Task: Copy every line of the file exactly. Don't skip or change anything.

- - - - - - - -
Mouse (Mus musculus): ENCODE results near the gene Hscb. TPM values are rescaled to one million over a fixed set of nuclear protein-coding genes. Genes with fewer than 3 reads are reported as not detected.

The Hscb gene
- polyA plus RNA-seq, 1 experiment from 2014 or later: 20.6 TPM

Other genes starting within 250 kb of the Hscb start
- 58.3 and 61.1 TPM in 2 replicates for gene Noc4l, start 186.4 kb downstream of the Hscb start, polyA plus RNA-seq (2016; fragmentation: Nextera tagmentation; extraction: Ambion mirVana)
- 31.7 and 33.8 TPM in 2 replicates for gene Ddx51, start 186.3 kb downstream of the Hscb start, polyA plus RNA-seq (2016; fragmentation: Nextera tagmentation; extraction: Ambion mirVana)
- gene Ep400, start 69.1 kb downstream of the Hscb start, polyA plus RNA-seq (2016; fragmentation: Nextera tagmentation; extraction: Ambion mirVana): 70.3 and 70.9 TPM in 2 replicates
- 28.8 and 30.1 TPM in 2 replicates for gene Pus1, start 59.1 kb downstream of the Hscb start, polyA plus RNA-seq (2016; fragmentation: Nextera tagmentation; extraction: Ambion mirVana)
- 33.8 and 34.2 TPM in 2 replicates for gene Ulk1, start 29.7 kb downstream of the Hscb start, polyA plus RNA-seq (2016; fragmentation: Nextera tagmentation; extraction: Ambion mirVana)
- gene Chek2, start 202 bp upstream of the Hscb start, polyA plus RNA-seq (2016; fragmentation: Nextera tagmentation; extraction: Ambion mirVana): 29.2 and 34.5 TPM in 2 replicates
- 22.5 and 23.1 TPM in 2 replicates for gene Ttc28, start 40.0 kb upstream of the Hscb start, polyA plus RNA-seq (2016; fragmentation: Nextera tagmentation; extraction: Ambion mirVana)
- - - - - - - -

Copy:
Mouse (Mus musculus): ENCODE results near the gene Hscb. TPM values are rescaled to one million over a fixed set of nuclear protein-coding genes. Genes with fewer than 3 reads are reported as not detected.

The Hscb gene
- polyA plus RNA-seq, 1 experiment from 2014 or later: 20.6 TPM

Other genes starting within 250 kb of the Hscb start
- 58.3 and 61.1 TPM in 2 replicates for gene Noc4l, start 186.4 kb downstream of the Hscb start, polyA plus RNA-seq (2016; fragmentation: Nextera tagmentation; extraction: Ambion mirVana)
- 31.7 and 33.8 TPM in 2 replicates for gene Ddx51, start 186.3 kb downstream of the Hscb start, polyA plus RNA-seq (2016; fragmentation: Nextera tagmentation; extraction: Ambion mirVana)
- gene Ep400, start 69.1 kb downstream of the Hscb start, polyA plus RNA-seq (2016; fragmentation: Nextera tagmentation; extraction: Ambion mirVana): 70.3 and 70.9 TPM in 2 replicates
- 28.8 and 30.1 TPM in 2 replicates for gene Pus1, start 59.1 kb downstream of the Hscb start, polyA plus RNA-seq (2016; fragmentation: Nextera tagmentation; extraction: Ambion mirVana)
- 33.8 and 34.2 TPM in 2 replicates for gene Ulk1, start 29.7 kb downstream of the Hscb start, polyA plus RNA-seq (2016; fragmentation: Nextera tagmentation; extraction: Ambion mirVana)
- gene Chek2, start 202 bp upstream of the Hscb start, polyA plus RNA-seq (2016; fragmentation: Nextera tagmentation; extraction: Ambion mirVana): 29.2 and 34.5 TPM in 2 replicates
- 22.5 and 23.1 TPM in 2 replicates for gene Ttc28, start 40.0 kb upstream of the Hscb start, polyA plus RNA-seq (2016; fragmentation: Nextera tagmentation; extraction: Ambion mirVana)